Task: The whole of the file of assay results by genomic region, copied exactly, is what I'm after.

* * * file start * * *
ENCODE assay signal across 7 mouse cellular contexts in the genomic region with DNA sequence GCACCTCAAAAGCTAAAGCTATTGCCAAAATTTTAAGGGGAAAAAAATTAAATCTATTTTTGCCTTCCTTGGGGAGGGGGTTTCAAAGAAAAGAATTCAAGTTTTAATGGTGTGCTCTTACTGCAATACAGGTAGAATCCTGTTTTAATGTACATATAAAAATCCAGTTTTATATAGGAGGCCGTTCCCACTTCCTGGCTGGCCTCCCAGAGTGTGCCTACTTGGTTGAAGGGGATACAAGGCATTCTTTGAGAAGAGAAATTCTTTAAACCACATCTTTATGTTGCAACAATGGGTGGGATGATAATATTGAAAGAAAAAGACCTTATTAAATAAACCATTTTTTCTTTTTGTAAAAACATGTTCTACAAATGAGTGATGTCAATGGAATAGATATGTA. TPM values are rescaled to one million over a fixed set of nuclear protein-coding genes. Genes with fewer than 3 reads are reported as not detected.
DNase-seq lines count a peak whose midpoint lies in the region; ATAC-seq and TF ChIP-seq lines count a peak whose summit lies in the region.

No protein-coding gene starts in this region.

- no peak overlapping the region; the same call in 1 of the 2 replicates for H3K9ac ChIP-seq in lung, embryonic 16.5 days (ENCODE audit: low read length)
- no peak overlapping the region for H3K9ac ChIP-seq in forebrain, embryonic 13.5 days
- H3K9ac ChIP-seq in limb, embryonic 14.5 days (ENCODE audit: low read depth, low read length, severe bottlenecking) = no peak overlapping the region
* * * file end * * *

ENCODE assay signal across 7 mouse cellular contexts in the genomic region with DNA sequence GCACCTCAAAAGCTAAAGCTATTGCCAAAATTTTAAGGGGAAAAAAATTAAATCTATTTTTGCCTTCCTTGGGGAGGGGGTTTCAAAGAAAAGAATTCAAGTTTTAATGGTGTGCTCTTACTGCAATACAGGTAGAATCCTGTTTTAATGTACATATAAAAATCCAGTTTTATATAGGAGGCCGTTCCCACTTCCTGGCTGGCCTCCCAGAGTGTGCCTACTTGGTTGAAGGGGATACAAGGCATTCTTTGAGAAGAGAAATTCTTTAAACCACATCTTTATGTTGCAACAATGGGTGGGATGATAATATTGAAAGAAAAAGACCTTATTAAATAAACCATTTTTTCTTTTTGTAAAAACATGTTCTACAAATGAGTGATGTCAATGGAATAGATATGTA. TPM values are rescaled to one million over a fixed set of nuclear protein-coding genes. Genes with fewer than 3 reads are reported as not detected.
DNase-seq lines count a peak whose midpoint lies in the region; ATAC-seq and TF ChIP-seq lines count a peak whose summit lies in the region.

No protein-coding gene starts in this region.

- no peak overlapping the region; the same call in 1 of the 2 replicates for H3K9ac ChIP-seq in lung, embryonic 16.5 days (ENCODE audit: low read length)
- no peak overlapping the region for H3K9ac ChIP-seq in forebrain, embryonic 13.5 days
- H3K9ac ChIP-seq in limb, embryonic 14.5 days (ENCODE audit: low read depth, low read length, severe bottlenecking) = no peak overlapping the region